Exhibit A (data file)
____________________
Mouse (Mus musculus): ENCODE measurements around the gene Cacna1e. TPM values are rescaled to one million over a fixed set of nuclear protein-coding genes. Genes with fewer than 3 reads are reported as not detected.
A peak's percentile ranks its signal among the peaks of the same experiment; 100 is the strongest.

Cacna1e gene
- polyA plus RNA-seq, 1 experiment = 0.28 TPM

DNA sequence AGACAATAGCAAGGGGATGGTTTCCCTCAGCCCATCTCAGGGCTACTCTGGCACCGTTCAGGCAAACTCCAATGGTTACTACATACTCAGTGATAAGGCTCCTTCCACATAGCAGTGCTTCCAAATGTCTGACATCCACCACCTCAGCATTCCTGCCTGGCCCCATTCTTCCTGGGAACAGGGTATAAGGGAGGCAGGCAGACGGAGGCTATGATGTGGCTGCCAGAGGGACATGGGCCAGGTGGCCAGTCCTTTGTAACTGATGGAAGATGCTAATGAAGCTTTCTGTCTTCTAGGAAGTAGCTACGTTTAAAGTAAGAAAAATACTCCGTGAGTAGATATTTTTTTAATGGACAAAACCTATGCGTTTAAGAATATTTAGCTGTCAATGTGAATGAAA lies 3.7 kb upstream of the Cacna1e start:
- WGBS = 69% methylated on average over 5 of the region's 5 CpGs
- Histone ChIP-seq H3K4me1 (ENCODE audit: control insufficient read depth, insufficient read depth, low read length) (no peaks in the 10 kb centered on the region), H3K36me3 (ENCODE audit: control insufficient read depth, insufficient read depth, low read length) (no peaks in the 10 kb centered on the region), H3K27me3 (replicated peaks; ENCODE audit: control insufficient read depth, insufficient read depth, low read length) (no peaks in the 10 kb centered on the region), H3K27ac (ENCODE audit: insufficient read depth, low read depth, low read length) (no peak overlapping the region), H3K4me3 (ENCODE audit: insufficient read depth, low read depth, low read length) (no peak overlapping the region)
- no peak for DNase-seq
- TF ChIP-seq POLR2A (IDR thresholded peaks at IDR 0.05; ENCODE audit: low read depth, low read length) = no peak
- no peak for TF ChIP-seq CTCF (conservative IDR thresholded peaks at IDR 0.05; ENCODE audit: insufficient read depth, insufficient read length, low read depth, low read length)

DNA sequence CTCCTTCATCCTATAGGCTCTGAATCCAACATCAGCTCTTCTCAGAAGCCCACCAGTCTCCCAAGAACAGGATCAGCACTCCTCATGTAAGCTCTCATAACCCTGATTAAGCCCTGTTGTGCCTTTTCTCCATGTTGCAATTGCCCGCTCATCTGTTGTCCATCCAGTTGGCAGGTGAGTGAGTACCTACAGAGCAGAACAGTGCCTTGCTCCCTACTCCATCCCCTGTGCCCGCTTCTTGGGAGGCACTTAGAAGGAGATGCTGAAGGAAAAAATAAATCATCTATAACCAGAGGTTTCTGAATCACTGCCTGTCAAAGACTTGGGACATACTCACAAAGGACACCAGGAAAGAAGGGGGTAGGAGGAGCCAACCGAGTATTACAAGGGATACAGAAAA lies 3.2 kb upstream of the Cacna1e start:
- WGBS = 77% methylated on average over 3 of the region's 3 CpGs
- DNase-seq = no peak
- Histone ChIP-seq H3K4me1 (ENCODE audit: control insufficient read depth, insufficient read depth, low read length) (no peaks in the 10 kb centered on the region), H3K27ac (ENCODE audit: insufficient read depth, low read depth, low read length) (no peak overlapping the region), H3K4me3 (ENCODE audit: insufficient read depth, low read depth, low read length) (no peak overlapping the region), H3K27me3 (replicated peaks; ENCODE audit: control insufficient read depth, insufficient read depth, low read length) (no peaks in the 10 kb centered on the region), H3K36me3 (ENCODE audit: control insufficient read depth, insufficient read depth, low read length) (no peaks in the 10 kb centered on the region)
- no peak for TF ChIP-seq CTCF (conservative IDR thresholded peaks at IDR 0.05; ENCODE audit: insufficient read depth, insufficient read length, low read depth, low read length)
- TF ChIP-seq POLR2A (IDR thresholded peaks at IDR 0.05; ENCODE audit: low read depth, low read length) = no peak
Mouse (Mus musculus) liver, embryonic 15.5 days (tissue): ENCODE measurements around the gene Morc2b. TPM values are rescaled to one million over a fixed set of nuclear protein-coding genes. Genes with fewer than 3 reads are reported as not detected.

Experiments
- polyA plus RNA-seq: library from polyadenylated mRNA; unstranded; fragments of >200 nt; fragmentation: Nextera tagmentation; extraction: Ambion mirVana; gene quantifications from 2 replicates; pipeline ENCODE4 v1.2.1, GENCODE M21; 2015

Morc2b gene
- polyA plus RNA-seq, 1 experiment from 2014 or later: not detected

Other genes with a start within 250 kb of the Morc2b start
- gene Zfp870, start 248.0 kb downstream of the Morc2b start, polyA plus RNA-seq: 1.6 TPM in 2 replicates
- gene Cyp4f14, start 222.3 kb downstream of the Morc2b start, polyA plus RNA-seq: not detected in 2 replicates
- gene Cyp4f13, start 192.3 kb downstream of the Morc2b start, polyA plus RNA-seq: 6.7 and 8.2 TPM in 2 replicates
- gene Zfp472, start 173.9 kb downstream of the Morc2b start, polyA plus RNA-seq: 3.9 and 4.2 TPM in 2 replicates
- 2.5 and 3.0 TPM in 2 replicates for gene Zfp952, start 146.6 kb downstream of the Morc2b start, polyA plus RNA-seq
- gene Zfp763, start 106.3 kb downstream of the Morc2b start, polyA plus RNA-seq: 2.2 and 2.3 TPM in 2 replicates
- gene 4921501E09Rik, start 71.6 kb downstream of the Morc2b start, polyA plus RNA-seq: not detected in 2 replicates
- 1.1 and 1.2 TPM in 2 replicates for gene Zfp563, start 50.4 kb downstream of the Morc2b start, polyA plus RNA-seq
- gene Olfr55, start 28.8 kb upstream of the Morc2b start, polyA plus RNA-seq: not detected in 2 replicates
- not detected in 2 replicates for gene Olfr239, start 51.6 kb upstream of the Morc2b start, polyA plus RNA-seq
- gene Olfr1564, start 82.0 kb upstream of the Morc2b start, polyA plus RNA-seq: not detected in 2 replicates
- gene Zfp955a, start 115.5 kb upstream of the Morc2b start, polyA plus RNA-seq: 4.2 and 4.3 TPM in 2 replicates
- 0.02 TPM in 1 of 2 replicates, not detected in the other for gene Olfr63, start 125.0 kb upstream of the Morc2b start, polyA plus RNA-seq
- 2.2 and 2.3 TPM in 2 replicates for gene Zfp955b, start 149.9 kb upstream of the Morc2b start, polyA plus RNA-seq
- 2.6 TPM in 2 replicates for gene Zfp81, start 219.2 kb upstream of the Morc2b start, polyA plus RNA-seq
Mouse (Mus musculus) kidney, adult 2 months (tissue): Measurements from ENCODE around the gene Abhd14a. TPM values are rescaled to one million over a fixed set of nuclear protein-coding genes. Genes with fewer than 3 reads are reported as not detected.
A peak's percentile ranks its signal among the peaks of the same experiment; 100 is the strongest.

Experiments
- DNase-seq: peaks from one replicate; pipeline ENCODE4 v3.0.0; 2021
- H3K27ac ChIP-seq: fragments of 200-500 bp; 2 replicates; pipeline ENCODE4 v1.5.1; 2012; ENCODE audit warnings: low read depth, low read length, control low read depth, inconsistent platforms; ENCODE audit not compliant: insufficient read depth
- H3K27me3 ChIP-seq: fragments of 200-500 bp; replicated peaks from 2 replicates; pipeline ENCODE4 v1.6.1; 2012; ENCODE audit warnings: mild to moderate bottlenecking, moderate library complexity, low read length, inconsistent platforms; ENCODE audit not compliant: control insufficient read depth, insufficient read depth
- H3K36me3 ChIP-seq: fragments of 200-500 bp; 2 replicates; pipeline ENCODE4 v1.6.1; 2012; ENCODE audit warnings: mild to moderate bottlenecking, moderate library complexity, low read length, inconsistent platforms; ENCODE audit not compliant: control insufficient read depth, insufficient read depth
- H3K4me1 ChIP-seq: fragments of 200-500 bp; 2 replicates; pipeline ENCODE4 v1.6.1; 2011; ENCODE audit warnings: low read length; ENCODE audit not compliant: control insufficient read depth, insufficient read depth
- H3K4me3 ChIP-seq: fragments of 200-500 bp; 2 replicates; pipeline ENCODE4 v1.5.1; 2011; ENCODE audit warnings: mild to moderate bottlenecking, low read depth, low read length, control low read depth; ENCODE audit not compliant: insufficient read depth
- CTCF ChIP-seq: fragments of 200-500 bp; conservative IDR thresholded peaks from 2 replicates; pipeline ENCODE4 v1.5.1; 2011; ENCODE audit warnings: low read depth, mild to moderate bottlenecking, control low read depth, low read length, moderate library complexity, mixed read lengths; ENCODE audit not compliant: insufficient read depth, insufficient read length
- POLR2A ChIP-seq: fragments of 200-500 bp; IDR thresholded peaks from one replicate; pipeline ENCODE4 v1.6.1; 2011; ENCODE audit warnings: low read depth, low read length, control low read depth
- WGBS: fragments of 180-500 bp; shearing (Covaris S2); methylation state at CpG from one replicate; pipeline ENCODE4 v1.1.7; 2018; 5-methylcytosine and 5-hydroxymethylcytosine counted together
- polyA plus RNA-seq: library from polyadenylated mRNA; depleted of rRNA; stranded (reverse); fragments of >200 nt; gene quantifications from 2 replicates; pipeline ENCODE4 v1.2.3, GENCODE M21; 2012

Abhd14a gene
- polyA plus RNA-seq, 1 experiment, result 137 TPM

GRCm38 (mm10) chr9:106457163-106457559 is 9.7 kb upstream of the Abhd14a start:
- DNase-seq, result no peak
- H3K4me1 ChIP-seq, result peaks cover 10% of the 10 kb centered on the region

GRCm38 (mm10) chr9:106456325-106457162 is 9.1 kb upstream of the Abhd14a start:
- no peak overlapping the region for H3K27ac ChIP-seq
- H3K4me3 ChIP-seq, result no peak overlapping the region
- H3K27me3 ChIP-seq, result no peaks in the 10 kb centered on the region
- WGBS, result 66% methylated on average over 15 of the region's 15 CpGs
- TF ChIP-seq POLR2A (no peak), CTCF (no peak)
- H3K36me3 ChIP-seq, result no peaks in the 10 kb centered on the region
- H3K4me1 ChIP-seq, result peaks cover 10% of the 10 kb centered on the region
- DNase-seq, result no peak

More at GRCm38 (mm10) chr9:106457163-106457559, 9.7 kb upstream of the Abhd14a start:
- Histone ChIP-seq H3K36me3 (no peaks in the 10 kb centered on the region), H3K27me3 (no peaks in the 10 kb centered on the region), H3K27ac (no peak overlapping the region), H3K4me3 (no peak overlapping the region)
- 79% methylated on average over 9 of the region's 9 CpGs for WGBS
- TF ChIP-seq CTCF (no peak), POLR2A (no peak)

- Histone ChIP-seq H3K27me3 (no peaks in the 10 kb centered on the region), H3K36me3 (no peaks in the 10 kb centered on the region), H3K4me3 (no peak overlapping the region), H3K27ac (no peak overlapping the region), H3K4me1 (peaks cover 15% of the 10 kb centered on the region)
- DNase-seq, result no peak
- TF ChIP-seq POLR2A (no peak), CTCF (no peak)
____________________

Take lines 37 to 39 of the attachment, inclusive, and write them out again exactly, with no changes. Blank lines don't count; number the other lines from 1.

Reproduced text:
- 2.6 TPM in 2 replicates for gene Zfp81, start 219.2 kb upstream of the Morc2b start, polyA plus RNA-seq
Mouse (Mus musculus) kidney, adult 2 months (tissue): Measurements from ENCODE around the gene Abhd14a. TPM values are rescaled to one million over a fixed set of nuclear protein-coding genes. Genes with fewer than 3 reads are reported as not detected.
A peak's percentile ranks its signal among the peaks of the same experiment; 100 is the strongest.